- 1. cuTWOrm (13:23)
- 2. Exchanged Frequencies (12:29)
- 3. rooTWOrm (14:04)
- 4. Frequent Exchanges (12:57)
- 5. flaTWOrm (05:51)
5 More Dialogues
Piano – Veryan Weston
Soprano Saxophone, Alto Saxophone – Trevor Watts
In the ten years since their first duo recording, 6 DIALOGUES, saxophonist Trevor Watts and pianist Veryan Weston have performed numerous times as a duo in various parts of Europe and the Americas. This second recording shows the close rapport this free improvising duo have developed as a result of this continued work. 59 minutes.
Excerpts from sleeve notes:
Here are two men whose musical natures are obviously rich and their backgrounds complex - back to Stinky Winkles in the pianist's case, back to Amalgam and the Spontaneous Music Ensemble in the saxophonist's - but who reduce, in the critic/analyst's shorthand, to tiling or fabric. Tessellations. Moiré. Does that convey all you need to know about Veryan Weston and Trevor Watts, secure in the understanding that these are self-chosen metaphors, not imposed from outside? Needless to say, no, but it's worth thinking what the respective imagery conveys: a sense of interlocking pattern, repetition, system, logic, an Apollonian veering toward order on the one side; a shifting, shimmering, never-the-same-twice movement on the other. Hard surfaces and single notes. Liquid movement, everything blurred together. Piano. Saxophone.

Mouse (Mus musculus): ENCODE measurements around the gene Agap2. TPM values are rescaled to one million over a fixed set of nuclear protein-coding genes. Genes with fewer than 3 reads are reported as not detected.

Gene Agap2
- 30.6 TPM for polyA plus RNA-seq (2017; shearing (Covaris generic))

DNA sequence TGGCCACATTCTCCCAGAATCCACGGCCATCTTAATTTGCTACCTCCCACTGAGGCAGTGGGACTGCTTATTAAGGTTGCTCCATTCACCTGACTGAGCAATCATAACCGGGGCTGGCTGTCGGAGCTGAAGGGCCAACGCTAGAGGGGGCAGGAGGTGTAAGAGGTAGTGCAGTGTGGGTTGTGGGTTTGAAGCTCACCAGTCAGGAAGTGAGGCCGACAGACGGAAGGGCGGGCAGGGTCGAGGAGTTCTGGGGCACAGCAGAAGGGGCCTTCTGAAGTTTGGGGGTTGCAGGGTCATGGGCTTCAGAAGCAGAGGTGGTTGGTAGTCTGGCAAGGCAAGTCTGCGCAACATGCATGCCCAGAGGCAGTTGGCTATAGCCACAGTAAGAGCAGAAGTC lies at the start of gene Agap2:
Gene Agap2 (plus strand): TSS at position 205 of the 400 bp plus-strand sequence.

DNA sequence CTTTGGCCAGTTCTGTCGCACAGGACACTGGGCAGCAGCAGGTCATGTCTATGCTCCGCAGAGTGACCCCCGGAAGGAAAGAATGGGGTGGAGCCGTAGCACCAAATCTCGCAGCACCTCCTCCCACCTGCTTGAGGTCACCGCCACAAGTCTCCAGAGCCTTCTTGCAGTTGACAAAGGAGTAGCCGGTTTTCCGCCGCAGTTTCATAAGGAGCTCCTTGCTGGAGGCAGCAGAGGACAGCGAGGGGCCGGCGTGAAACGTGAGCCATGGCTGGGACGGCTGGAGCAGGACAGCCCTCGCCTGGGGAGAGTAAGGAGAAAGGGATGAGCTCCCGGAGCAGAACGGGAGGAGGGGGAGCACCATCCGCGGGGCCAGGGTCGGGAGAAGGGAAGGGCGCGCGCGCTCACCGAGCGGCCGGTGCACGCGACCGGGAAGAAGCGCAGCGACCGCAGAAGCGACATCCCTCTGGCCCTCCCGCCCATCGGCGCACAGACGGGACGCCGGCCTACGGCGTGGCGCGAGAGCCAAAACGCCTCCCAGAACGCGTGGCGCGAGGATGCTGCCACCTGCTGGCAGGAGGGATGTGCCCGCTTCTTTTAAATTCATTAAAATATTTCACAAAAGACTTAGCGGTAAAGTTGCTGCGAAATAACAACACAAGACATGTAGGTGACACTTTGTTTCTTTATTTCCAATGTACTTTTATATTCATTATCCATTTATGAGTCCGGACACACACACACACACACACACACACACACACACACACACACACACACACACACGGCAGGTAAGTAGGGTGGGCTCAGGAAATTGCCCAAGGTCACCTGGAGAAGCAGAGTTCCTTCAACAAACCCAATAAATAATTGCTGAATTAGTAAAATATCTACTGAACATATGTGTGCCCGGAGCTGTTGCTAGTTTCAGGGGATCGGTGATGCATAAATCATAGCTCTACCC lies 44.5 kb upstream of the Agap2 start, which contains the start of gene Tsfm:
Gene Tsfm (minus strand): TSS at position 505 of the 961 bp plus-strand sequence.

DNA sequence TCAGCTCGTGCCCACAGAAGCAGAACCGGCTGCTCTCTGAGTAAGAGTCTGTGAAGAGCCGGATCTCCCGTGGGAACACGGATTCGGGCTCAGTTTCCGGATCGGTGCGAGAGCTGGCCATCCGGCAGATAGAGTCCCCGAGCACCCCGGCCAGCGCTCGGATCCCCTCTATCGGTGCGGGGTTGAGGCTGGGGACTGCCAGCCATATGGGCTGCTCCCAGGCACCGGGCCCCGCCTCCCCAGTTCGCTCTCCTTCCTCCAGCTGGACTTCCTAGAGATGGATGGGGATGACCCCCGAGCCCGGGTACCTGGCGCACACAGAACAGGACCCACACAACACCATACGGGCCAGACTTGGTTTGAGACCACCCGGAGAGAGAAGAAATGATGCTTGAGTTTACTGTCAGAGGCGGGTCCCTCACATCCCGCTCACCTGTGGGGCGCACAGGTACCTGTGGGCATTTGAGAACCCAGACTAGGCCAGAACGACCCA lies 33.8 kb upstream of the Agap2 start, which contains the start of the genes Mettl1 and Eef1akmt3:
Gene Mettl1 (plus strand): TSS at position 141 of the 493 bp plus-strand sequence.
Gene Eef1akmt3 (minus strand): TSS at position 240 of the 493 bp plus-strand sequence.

That would do, but as the music contained here immediately and repeatedly confirms, the verbal equivalences never quite work and never have. Watts's sense of order, of structured improvisation and almost fractal form has always been very highly developed, and Weston frequently intersperses passages of almost algebraic directness with vast clouds - clusters is too bitty a word - of sonic material.
These are men who have strongly established life-scripts, or personal 'styles'. It is impossible to mistake Trevor Watts for any other saxophonist, and even more remarkably, given the nature of his instrument, Veryan Weston for any other piano player. They are deeply imprinted, but they are also decisive and free, and they are capable of command, fruitful antagonism and playful 'pastimes', moments where the interplay between them is cheerfully emptied of any graspable signification. If that sounds as if small talk has been elevated into art, that may well be it, because here are two musicians who almost uniquely manage to resist verbal corralling. They are what they are because they are what they play, and they play like that because of what they are, which is defined by how they play. It is strangely but rightly difficult after a time to determine who is proposing what, who is leading and who responding, who is advancing a position and who is subverting it.
BRIAN MORTON (2011)